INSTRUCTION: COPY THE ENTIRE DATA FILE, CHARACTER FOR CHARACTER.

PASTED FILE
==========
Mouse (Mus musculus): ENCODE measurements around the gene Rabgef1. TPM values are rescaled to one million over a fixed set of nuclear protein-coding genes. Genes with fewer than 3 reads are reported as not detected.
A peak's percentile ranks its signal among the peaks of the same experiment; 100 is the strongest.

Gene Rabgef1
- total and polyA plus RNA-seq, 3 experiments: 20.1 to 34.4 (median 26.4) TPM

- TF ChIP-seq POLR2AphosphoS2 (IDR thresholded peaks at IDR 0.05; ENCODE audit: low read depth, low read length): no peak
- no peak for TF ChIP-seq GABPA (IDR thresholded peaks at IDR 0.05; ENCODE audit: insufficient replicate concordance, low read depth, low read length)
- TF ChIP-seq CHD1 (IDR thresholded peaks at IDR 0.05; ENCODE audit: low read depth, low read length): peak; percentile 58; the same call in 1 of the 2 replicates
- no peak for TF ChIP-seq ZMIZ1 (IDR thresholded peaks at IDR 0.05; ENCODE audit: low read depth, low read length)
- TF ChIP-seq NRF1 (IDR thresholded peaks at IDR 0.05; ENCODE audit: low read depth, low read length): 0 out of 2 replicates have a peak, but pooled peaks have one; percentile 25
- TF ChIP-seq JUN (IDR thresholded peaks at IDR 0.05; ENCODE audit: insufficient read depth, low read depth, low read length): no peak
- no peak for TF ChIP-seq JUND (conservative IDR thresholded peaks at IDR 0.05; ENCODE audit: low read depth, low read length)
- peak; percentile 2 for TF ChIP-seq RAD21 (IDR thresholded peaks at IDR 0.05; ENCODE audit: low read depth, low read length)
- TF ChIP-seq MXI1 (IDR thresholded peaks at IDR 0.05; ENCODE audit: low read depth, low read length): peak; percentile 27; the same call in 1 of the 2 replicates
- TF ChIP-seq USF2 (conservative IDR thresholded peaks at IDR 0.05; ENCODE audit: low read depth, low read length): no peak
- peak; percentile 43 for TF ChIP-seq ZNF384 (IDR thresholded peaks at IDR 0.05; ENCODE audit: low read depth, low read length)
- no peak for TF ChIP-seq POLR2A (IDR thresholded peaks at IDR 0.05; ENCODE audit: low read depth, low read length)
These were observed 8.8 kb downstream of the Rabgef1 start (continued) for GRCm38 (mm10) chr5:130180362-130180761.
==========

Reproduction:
Mouse (Mus musculus): ENCODE measurements around the gene Rabgef1. TPM values are rescaled to one million over a fixed set of nuclear protein-coding genes. Genes with fewer than 3 reads are reported as not detected.
A peak's percentile ranks its signal among the peaks of the same experiment; 100 is the strongest.

Gene Rabgef1
- total and polyA plus RNA-seq, 3 experiments: 20.1 to 34.4 (median 26.4) TPM

- TF ChIP-seq POLR2AphosphoS2 (IDR thresholded peaks at IDR 0.05; ENCODE audit: low read depth, low read length): no peak
- no peak for TF ChIP-seq GABPA (IDR thresholded peaks at IDR 0.05; ENCODE audit: insufficient replicate concordance, low read depth, low read length)
- TF ChIP-seq CHD1 (IDR thresholded peaks at IDR 0.05; ENCODE audit: low read depth, low read length): peak; percentile 58; the same call in 1 of the 2 replicates
- no peak for TF ChIP-seq ZMIZ1 (IDR thresholded peaks at IDR 0.05; ENCODE audit: low read depth, low read length)
- TF ChIP-seq NRF1 (IDR thresholded peaks at IDR 0.05; ENCODE audit: low read depth, low read length): 0 out of 2 replicates have a peak, but pooled peaks have one; percentile 25
- TF ChIP-seq JUN (IDR thresholded peaks at IDR 0.05; ENCODE audit: insufficient read depth, low read depth, low read length): no peak
- no peak for TF ChIP-seq JUND (conservative IDR thresholded peaks at IDR 0.05; ENCODE audit: low read depth, low read length)
- peak; percentile 2 for TF ChIP-seq RAD21 (IDR thresholded peaks at IDR 0.05; ENCODE audit: low read depth, low read length)
- TF ChIP-seq MXI1 (IDR thresholded peaks at IDR 0.05; ENCODE audit: low read depth, low read length): peak; percentile 27; the same call in 1 of the 2 replicates
- TF ChIP-seq USF2 (conservative IDR thresholded peaks at IDR 0.05; ENCODE audit: low read depth, low read length): no peak
- peak; percentile 43 for TF ChIP-seq ZNF384 (IDR thresholded peaks at IDR 0.05; ENCODE audit: low read depth, low read length)
- no peak for TF ChIP-seq POLR2A (IDR thresholded peaks at IDR 0.05; ENCODE audit: low read depth, low read length)
These were observed 8.8 kb downstream of the Rabgef1 start (continued) for GRCm38 (mm10) chr5:130180362-130180761.